Another brothers history
The company was born from the association of Raymond Saulnier and the Morane brothers, Léon and Robert.
Just before that it became with the Morane company, also called Morane-Borel because the brother's partnership with Gabriel Borel. They used a wing-warping mechanism for control. Sportsman Jules Védrines ('the fastest man on earth') purchased it and won the Paris-Madrid race on May 26, 1911. This success triggered the brothers to start their own company. And later on, they met Raymond Saulnier, a gifted French aeronautical engineer which gained fame and recognition by its collaborated with Louis Blériot on his historic channel crossing. He will design most of the Morane-Saulnier models. He started operations with the Model A, a development of the Morane Brothers Védrine model. Many other models would follow until 1918.
Morane Saulnier H used by the RFC
After the war, Morane-Saulnier specialized in parasol fighters, with famous models like the M.S.230 and M.S.315 and eventually the M.S.406, the mainstay of the French Air Force's in 1939. Operated under German control during WW2, the company built the Fieseler Storch (after the war produced as the the MS.500 Criquet) and parts for other planes. Trainer and civilian aircraft models followed, semi-aerobatic tourers, but the company was bought and merged with Potez in 1962 (SEEMS) and in 1966 the civilian branch became SOCATA (which produced dozens of successful light planes), later purchased by Aérospatiale.
A detailed history of Morane Saulnier models
Other followed, until the most famous Morane-Saulnier G, a wire-braced shoulder-wing monoplane with wing warping. This led to the development of a high-performance serie in racing and records setting as well as a commercial success story. A 2-seater, the Type G and was reduced to produce the Type H, a single-seater with a faired fuselage. The next (natural) evolution was the Morane-Saulnier N single-seat fighter, declined later in the model L, with parasol wings above the fuselage. This allowed the observer a better view. Fitted with a N Type faired fuselage and new ailerons this gave the Morane-Saulnier LA. After a new complete redesign it evolved into the Morane-Saulnier further developed into a whole family of aircraft in the roaring twenties.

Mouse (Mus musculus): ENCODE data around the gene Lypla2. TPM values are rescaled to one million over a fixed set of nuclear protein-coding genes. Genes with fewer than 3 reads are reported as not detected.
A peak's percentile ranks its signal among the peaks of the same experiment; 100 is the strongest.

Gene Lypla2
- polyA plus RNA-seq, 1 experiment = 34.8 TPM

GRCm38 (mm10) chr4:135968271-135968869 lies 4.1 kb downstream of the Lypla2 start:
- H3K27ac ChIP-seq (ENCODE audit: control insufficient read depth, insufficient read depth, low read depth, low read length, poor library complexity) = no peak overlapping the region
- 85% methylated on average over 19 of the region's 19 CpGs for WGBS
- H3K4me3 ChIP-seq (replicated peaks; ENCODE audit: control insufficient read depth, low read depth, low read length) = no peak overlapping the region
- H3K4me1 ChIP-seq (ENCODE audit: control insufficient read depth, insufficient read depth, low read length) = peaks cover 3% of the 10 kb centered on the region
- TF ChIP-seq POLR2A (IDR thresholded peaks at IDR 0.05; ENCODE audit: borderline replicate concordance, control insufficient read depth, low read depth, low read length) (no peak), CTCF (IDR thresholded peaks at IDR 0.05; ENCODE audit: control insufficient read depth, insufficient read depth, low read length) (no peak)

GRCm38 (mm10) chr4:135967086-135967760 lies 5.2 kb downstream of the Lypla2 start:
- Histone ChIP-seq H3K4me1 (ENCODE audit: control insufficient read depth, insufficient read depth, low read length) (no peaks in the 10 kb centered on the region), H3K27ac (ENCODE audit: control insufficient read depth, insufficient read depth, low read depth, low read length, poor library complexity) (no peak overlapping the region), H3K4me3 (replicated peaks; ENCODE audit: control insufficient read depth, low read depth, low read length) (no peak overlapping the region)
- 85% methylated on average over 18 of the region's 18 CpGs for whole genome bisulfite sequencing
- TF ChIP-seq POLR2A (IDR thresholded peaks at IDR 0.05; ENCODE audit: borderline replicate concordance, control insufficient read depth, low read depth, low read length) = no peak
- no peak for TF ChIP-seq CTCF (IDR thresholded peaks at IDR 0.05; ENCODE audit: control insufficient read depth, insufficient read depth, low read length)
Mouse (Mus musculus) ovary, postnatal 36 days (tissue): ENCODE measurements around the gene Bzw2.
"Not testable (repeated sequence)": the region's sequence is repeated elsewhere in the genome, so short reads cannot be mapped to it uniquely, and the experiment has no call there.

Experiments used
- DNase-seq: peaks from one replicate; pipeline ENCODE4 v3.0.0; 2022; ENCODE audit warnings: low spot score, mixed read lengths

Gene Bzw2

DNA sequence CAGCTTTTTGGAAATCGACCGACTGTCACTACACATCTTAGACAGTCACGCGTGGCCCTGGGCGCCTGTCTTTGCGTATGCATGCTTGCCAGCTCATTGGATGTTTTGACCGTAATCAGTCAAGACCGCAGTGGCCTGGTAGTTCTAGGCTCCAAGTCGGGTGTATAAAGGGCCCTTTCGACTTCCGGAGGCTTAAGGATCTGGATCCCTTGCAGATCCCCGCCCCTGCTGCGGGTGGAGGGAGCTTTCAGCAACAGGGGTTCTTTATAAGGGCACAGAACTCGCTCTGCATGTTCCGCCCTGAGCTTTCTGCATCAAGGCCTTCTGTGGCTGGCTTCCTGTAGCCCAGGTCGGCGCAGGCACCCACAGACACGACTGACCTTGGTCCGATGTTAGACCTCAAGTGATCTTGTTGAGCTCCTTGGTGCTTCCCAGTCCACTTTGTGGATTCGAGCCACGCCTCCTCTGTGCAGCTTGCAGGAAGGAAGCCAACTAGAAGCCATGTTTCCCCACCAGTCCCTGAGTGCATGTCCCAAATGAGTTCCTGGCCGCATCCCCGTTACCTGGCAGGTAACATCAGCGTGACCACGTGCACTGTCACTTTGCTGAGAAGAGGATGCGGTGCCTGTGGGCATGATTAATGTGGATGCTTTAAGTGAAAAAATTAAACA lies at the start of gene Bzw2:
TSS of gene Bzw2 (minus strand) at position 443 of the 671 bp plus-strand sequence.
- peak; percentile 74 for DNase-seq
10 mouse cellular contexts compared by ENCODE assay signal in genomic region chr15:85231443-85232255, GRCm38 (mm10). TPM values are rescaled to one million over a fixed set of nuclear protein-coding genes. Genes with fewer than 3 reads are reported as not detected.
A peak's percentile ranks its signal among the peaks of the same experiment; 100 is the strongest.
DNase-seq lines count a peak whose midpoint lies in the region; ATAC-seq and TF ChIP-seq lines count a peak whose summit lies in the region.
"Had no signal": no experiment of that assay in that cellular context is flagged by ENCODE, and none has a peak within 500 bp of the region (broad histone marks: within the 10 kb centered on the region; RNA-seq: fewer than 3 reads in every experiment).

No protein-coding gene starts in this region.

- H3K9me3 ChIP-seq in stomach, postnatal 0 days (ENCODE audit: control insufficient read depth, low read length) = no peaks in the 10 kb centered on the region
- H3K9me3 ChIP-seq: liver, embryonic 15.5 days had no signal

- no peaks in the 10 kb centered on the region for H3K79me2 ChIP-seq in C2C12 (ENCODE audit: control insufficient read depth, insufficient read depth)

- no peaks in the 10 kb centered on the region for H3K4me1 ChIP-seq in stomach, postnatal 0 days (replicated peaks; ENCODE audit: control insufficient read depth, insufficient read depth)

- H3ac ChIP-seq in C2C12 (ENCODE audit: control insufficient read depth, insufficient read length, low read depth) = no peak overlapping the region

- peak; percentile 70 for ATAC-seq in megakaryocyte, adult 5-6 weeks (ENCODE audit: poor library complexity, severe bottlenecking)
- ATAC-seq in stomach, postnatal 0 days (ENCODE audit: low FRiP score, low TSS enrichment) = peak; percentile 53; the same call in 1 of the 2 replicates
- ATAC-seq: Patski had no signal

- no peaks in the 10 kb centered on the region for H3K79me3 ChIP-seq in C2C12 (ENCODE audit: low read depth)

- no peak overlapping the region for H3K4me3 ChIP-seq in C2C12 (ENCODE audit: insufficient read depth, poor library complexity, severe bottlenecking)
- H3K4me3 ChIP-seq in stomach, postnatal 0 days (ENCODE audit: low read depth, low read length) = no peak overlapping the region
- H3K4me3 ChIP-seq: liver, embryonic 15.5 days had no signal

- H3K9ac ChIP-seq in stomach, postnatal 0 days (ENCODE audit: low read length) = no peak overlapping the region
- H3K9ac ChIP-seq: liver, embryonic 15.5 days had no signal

The Type N have the larger and faster Morane-Saulnier Type I and quasi-identical Type V. Both models were not that successful, their controls not able to dominate their power. The Type V was redesigned to generate the Morane-Saulnier AC model, which went back to wing warping, added to a strut-braced wing. Its field of view was limited. So a derivative with a shoulder-mounted wing gave the next iteration, the Morane-Saulnier AI. This model had its wing raised above the fuselage but its lost the competition to the SPAD XIII and only saw limited service numbers as a backup fighter if the SPAD failed, but this model was grounded fast, suffering structural problems. Meanwhile, the Type L was also declined into the the model BB developed for the Royal Flying Corps.
Basically the BB was a Type P converted as a biplane and in English it was quickly nicknamed the "baby". Having neither a fixed fin, or an horizontal stabilizer they had very sensitive controls,to the point of being fundamentally, naturally unstable. Rookie pilots veering left and leaving the aircraft flying itself would end upside down in the opposite direction. They were used as trainers eventually with their wings stripped, and were famously known as the "Penguin".
Morane AI MoS 27/29/30/30 bis Ferte-Alais Air show 2004
The Type L were the first true fighters of World War I, once fitted with a machine gun firing through the propeller, then reinforced by metal plates to deflect the bullets, a system invented by Roland Garros, one of the first French Aces. A Type N was also modified with the same system, waiting for a synchronization system. Garros Type L however crashed behind German lines and was examined by Fokker, which would produce later the famous Eindecker.
As usual, production models are in bold letters, with production figures in brackets.
- Morane-Saulnier A 1911 sport planes series (20?)
- Morane-Saulnier B 1912 sport plane
- Morane-Saulnier G 1912 sports planes (30?)
- Morane-Saulnier H 1913 sport/scout (100?)
- Morane-Saulnier L/LA 1914 scout (600)
- Morane-Saulnier P 1914 fighter (595)
- Morane-Saulnier S/T 1914 (60) bomber
- Morane-Saulnier N 1915 fighter (49)
- Morane-Saulnier AR 1915 (400) trainer
- Morane-Saulnier BB 1915 (107) trainer
- Morane-Saulnier I 1916 fighter (4)
- Morane-Saulnier AC 1916 (32) fighter
- Morane-Saulnier V 1916/17 fighter (30)
- Morane-Saulnier AF 1917 fighter prototype
- Morane-Saulnier AI 1917 (1210) fighter
- Morane-Saulnier AN 1918 heavy fighter prototype